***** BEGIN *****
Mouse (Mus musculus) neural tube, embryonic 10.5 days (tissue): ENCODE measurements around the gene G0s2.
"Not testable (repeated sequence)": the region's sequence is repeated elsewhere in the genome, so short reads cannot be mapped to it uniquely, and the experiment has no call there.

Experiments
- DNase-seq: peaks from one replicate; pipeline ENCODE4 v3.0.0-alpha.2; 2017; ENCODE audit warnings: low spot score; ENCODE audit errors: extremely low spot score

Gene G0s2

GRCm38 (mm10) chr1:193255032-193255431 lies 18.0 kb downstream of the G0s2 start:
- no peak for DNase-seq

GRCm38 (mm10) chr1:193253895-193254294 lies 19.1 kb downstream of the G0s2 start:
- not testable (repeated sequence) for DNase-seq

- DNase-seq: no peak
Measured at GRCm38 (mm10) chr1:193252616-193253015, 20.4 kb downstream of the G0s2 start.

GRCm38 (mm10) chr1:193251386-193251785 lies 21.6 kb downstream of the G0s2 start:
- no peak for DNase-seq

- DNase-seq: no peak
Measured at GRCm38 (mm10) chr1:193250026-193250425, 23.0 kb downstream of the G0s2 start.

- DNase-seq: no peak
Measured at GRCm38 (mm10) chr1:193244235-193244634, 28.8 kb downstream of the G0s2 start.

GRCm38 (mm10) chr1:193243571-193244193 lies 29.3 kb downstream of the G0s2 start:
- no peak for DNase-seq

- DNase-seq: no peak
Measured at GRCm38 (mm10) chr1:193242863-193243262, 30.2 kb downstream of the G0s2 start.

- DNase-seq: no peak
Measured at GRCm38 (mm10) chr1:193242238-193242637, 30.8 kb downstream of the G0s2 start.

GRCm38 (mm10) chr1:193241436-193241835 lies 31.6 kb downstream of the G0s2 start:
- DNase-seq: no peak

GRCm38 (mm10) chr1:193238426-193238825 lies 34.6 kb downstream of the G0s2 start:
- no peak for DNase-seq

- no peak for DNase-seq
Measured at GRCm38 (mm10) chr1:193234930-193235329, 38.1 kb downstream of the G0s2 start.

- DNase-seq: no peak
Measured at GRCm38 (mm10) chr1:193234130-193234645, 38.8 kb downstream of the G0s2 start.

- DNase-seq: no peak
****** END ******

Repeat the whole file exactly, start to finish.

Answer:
Mouse (Mus musculus) neural tube, embryonic 10.5 days (tissue): ENCODE measurements around the gene G0s2.
"Not testable (repeated sequence)": the region's sequence is repeated elsewhere in the genome, so short reads cannot be mapped to it uniquely, and the experiment has no call there.

Experiments
- DNase-seq: peaks from one replicate; pipeline ENCODE4 v3.0.0-alpha.2; 2017; ENCODE audit warnings: low spot score; ENCODE audit errors: extremely low spot score

Gene G0s2

GRCm38 (mm10) chr1:193255032-193255431 lies 18.0 kb downstream of the G0s2 start:
- no peak for DNase-seq

GRCm38 (mm10) chr1:193253895-193254294 lies 19.1 kb downstream of the G0s2 start:
- not testable (repeated sequence) for DNase-seq

- DNase-seq: no peak
Measured at GRCm38 (mm10) chr1:193252616-193253015, 20.4 kb downstream of the G0s2 start.

GRCm38 (mm10) chr1:193251386-193251785 lies 21.6 kb downstream of the G0s2 start:
- no peak for DNase-seq

- DNase-seq: no peak
Measured at GRCm38 (mm10) chr1:193250026-193250425, 23.0 kb downstream of the G0s2 start.

- DNase-seq: no peak
Measured at GRCm38 (mm10) chr1:193244235-193244634, 28.8 kb downstream of the G0s2 start.

GRCm38 (mm10) chr1:193243571-193244193 lies 29.3 kb downstream of the G0s2 start:
- no peak for DNase-seq

- DNase-seq: no peak
Measured at GRCm38 (mm10) chr1:193242863-193243262, 30.2 kb downstream of the G0s2 start.

- DNase-seq: no peak
Measured at GRCm38 (mm10) chr1:193242238-193242637, 30.8 kb downstream of the G0s2 start.

GRCm38 (mm10) chr1:193241436-193241835 lies 31.6 kb downstream of the G0s2 start:
- DNase-seq: no peak

GRCm38 (mm10) chr1:193238426-193238825 lies 34.6 kb downstream of the G0s2 start:
- no peak for DNase-seq

- no peak for DNase-seq
Measured at GRCm38 (mm10) chr1:193234930-193235329, 38.1 kb downstream of the G0s2 start.

- DNase-seq: no peak
Measured at GRCm38 (mm10) chr1:193234130-193234645, 38.8 kb downstream of the G0s2 start.

- DNase-seq: no peak